Urgent need for housing in Dublin, says construction federation

Only 2,000 new homes will be built in the Dublin area this year

The ESRI report says an average of 12,500 new homes needs to be built every year

The ESRI report says an average of 12,500 new homes needs to be built every year


Only 2,000 new homes will be built in the Dublin area this year despite the urgent need for housing in the capital, Construction Industry Federation chairman Tom Parlon has said. Mr Parlon was responding to an Economic and Social Research Institute (ESRI) report that says 54,000 new homes need to be built in Dublin over the next seven years.

The capital is facing a significant housing shortage if the rate of construction is not “increased rapidly”, the ESRI has said.

Mr Parlon claimed developers’ inability to raise finance was the “single biggest impediment” to restarting the construction industry. “The construction of 25,000 houses would provide 70,000 jobs and generate €6.5 billion, 40 per cent of which would go to the exchequer. House prices are rising, rents are rising and homelessness is increasing. Building houses is a no-brainer, but if builders don’t have access to capital, it can’t be done.”

Few builders have cash on hand and any banks willing to lend are reportedly only willing to put up a maximum of 60 per cent of the capital needed. “Forty per cent of the equity needs to come from another source,” he said.

The Government committed itself several months ago to the creation of a strategic investment fund of €6.8 billion to kick start construction, but had not enacted the necessary legislation to make the money available, Mr Parlon said.

“The legislation was to go through before the end of the last Dáil term, but it never appeared. Builders could be out there working now to solve the housing crisis, but they can’t build houses out of thin air.” He said he hoped the Government would make the legislation its top priority in the new term.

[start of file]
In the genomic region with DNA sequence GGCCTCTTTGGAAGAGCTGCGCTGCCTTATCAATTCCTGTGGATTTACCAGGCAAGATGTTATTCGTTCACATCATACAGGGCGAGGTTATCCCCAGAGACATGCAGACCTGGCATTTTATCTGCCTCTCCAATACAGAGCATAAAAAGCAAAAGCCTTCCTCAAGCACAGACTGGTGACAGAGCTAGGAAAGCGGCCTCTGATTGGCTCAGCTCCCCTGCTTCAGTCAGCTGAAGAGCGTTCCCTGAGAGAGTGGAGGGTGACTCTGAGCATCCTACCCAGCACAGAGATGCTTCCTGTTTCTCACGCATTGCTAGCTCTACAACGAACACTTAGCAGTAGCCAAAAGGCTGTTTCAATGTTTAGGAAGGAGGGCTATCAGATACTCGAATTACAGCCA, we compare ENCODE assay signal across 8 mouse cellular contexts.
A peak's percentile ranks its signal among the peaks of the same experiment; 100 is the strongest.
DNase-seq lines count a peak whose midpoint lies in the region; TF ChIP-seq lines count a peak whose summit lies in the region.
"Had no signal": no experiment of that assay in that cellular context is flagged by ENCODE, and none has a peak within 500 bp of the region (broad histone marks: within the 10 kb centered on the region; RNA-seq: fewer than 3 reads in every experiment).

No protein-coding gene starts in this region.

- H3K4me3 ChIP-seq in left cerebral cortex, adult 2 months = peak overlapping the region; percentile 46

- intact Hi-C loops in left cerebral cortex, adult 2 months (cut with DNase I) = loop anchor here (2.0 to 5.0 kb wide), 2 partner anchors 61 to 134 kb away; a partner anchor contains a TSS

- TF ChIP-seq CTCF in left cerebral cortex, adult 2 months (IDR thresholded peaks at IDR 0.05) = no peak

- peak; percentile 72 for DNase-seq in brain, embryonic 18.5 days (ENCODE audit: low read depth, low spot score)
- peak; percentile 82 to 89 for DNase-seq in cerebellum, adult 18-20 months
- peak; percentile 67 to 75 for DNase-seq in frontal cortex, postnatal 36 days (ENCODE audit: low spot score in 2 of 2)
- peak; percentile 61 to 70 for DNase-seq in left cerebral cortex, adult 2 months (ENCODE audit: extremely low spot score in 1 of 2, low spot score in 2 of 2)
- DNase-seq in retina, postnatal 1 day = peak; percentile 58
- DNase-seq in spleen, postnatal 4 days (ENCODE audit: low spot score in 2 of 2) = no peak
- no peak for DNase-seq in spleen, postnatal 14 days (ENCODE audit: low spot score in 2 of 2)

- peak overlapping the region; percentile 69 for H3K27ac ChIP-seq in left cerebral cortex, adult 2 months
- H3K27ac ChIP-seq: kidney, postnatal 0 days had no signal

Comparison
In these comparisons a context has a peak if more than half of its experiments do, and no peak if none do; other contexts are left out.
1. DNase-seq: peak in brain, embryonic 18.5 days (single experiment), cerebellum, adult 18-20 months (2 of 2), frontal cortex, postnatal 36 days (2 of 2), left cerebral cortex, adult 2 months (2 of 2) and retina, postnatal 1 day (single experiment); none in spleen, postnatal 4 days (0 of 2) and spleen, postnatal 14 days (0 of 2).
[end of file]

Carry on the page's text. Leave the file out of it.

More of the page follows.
The ESRI report said an average of 12,500 new homes needed to be built yearly, but the housing requirement was not distributed evenly across the State and was largely concentrated in Dublin and its surrounding counties.

More than 60 per cent of the total properties needed were in Dublin, or almost 8,000 units a year, with a further 26 per cent accounted for by demand in Louth, Meath, Kildare and Wicklow.

However, only 1,360 houses and apartments were built in Dublin last year, and Mr Parlon said just 2,000 would be completed by the end of this year. “More will come on stream next year, but we are still far away from what the ESRI and all other reports have said we need.”

The Housing Agency, the Government’s advisory body on housing, has said a minimum of 79,660 homes are required in urban areas over the next five years.

“Our research is based on where the population will require housing in urban centres as opposed to a county-wide level as the ESRI have done,” said John O’Connor, agency chief executive said.

“The ESRI research focuses on the entire county and offsets demand in Cork City against vacancy rates in Bantry. This does not provide a clear picture of the housing need for Cork city.”

The Housing Agency report forecasts that 47 per cent of the total supply (37,581) is required in the Dublin region. Cork city and suburbs will see a yearly demand rising to 1,469 units by 2018.

In Galway and Limerick, both cities will experience a shortfall in housing requirements in 2015, but will require 2,316 and 2,635 units respectively over the subsequent years to 2018.